Loretta Barnard

Tenor Translator: The Threepenny Opera – featuring Mack the Knife

For many, ‘Mack the Knife’ is a song that been covered to death. The truth, however, is far darker. And yes, it involves death.


Forget Bobby Darin. This Mack the Knife is far darker.

London’s seedy underbelly is the setting for The Threepenny Opera, created by German composer Kurt Weill (1900-1950) and poet/dramatist Bertolt Brecht (1898-1956). Premièring in Berlin in 1928, it’s based on John Gay’s The Beggar’s Opera (1728), itself a political satire of its time, and is really more musical theatre than opera. Weill incorporated jazz and cabaret melodies into his innovative score and he and Brecht imbued their work with a kind of gritty Marxist anti-romanticism.

The best-known piece – our so-called aria for today – is Mack the Knife and is performed by a “street singer” before the action starts. It’s meant to give us an insight into the charming yet menacing figure of the anti-hero, Macheath. The song has been covered by Bobby Darin, Ella Fitzgerald, Frank Sinatra, Nick Cave and many others, but for me, the definitive version belongs to singer/actress Lotte Lenya (1898-1981). She was also Weill’s wife and played Jenny in the original production.

The song is a “moritat”, a murder ballad, so there’s a certain irony in its upbeat melody and usually cheerful renditions. It might be performed somewhat jauntily but that belies its sinister content – a long list of crimes committed by Mack the Knife, including rape, robbery and cold-blooded murder. It’s really very dark. Many interpret the song and indeed the whole opera as a comment on what was going on in Germany in the late 1920s. It’s not surprising to learn that in 1933, Weill and Lenya fled Germany, Brecht following soon after. It didn’t take long for the Nazis to ban all their theatrical works.

The plot of The Threepenny Opera goes like this: Jonathan Peachum runs a shady business. He’s like a pimp for beggars – he protects London’s beggars and in return gets half their takings. At the start of Act I, Peachum learns that his daughter Polly has run off to marry Macheath – Mack the Knife – who heads up a gang of criminals and thugs. Their wedding takes place in stable chock-full of pilfered goods. When London’s chief of police, Brown, turns up, there are a few freaked out petty crims, but it turns out he’s an old army buddy of Macheath’s, so no worries lads, she’ll be right.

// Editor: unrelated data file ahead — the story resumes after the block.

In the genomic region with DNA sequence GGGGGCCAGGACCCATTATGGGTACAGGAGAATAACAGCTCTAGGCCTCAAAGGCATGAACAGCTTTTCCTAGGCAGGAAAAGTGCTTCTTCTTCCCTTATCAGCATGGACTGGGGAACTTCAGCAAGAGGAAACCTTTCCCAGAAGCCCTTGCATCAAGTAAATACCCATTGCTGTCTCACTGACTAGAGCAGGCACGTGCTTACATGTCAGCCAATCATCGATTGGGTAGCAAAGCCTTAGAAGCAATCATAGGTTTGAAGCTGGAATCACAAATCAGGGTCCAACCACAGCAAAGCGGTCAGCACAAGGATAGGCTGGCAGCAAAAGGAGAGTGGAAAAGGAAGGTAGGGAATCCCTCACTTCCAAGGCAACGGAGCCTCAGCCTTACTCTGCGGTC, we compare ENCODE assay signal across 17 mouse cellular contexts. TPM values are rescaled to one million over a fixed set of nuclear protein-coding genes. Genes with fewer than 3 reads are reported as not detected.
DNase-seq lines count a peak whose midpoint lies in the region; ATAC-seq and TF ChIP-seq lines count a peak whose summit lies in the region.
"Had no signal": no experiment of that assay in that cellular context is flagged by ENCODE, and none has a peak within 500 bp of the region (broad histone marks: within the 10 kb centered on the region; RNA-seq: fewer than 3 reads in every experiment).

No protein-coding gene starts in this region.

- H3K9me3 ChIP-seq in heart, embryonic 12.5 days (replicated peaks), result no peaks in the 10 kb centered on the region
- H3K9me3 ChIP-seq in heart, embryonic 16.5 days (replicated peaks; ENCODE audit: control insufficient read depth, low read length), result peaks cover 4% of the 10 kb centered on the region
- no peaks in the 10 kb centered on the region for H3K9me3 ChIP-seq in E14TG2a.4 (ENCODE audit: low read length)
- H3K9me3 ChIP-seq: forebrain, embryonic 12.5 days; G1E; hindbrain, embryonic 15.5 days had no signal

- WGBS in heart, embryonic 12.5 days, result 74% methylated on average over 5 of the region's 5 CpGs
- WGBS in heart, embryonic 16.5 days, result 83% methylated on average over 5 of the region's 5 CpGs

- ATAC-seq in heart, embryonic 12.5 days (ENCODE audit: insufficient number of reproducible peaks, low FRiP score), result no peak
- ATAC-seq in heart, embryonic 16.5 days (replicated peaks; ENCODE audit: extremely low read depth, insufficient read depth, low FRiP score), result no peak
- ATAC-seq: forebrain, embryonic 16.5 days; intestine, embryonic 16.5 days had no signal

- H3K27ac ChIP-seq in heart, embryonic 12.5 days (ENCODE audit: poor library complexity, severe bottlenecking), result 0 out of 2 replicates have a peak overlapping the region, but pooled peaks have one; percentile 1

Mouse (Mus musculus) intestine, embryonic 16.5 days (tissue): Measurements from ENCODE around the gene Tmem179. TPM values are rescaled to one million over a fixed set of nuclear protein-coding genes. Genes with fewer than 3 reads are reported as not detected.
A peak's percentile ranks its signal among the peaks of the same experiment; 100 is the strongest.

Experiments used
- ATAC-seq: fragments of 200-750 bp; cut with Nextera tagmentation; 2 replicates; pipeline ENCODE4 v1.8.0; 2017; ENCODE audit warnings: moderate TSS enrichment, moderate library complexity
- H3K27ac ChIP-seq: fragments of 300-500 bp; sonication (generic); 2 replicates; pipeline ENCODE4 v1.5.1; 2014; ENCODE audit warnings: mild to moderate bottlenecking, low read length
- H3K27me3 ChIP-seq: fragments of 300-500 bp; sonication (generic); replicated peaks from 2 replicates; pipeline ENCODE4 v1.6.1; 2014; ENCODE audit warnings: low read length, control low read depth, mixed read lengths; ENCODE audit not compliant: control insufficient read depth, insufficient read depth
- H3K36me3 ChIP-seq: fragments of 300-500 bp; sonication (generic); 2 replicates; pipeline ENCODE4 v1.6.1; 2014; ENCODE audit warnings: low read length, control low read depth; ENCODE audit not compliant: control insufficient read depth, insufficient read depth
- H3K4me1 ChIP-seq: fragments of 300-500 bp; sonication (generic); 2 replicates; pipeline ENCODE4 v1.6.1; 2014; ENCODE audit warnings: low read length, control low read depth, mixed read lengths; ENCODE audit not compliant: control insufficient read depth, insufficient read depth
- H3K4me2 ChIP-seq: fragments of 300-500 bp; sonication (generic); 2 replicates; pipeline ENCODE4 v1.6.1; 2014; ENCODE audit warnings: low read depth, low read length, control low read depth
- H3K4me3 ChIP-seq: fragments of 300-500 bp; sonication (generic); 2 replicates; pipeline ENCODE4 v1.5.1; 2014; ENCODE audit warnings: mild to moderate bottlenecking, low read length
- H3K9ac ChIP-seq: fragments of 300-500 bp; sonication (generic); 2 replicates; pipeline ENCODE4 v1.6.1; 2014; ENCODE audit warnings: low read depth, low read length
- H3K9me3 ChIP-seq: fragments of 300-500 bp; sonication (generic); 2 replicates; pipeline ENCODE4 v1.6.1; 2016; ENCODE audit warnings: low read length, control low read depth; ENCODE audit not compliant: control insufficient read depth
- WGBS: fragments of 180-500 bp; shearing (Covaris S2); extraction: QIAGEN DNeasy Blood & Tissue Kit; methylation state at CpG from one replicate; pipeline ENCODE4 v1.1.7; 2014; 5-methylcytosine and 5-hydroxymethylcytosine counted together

Polly’s parents are not happy about the marriage, and Peachum decides to get Macheath arrested because he sees him as business rival. Amazingly he has the influence to do this, so Polly implores Macheath to lie low somewhere while she runs the business. Macheath bunks down in a brothel little knowing that Mrs Peachum has bribed Jenny, Mack’s ex-lover, to dob him in to the police. In spite of their friendship, Brown arrests Mack and tosses him into jail. Brown’s daughter Lucy throws a bit of a tanty because it seems Mack had promised to marry her; she and Polly have a blue after which Polly goes home while Lucy helps Mack escape from jail.

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Wouldn’t you know it’s Queen Victoria’s coronation day and Brown’s in charge of security, so when Peachum discovers Macheath’s no longer behind bars, he threatens Brown with the prospect of ruining the coronation parade by sending all his beggars out to spoil the festivities. “Blast!” thinks Brown, “the pressure’s on.”

Meantime, Jenny demands her betrayal payment from the Peachums and tells them Mack is at the house of another prostitute, Suky Tawdry, and that’s indeed where he’s picked up by Brown, and sentenced to be hanged. Hoo boy, this is serious! Mack tries to bribe his way out of prison, but time’s run out. He farewells Polly and his trusty band of thieves and vagabonds and prepares for the gallows.

But that old QV, she’s a brick! At the last minute, Macheath gets himself a royal pardon and is given a pension. What?

It’s an interesting device. Everyone rejoices at Macheath’s pardon – which is odd considering his felonious nature. Peachum ends the opera by telling the audience that unrealistic things happen in both fiction and in real life, and that we must learn to deal with it. The curtain comes down.

Forget the Bobby Darin version for now. You can read the real words here.


Loretta Barnard

Loretta Barnard is a freelance writer and editor who has authored four non-fiction books, been a contributing writer to a wide range of reference books and whose essays have been published across a number of platforms. A regular contributor to The Big Smoke, she also coordinates the TBS Next Gen program.

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